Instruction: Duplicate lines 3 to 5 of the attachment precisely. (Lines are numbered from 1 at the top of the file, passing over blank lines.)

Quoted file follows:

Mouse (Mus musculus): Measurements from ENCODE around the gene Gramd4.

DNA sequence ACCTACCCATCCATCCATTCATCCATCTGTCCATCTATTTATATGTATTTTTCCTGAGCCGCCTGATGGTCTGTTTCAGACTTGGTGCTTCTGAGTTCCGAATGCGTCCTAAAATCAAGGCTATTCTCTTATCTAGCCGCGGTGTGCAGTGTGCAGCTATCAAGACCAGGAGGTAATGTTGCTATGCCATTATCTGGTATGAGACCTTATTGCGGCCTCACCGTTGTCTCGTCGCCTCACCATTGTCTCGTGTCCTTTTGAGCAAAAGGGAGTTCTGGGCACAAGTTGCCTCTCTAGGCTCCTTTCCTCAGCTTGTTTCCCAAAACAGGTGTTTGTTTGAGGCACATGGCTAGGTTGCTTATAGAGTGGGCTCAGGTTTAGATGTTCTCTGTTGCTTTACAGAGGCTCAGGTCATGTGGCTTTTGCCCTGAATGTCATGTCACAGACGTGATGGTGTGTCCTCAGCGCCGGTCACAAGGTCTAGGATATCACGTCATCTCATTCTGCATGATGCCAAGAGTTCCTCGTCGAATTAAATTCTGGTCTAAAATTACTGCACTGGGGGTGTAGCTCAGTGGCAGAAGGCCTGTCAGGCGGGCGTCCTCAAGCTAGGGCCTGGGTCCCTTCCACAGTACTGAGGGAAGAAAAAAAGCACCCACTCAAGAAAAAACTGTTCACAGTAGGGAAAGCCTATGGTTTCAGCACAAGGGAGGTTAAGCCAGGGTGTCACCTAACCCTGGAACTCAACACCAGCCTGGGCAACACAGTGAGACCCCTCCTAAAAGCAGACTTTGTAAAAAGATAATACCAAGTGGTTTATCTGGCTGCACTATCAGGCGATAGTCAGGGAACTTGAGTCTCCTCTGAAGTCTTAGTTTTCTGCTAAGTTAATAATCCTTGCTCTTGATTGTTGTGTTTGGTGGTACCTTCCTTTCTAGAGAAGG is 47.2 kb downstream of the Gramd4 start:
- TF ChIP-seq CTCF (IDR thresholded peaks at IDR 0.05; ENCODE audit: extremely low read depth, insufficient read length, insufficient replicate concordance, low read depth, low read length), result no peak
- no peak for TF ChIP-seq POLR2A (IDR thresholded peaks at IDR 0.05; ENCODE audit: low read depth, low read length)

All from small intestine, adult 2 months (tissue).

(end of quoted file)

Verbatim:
- TF ChIP-seq CTCF (IDR thresholded peaks at IDR 0.05; ENCODE audit: extremely low read depth, insufficient read length, insufficient replicate concordance, low read depth, low read length), result no peak
- no peak for TF ChIP-seq POLR2A (IDR thresholded peaks at IDR 0.05; ENCODE audit: low read depth, low read length)

All from small intestine, adult 2 months (tissue).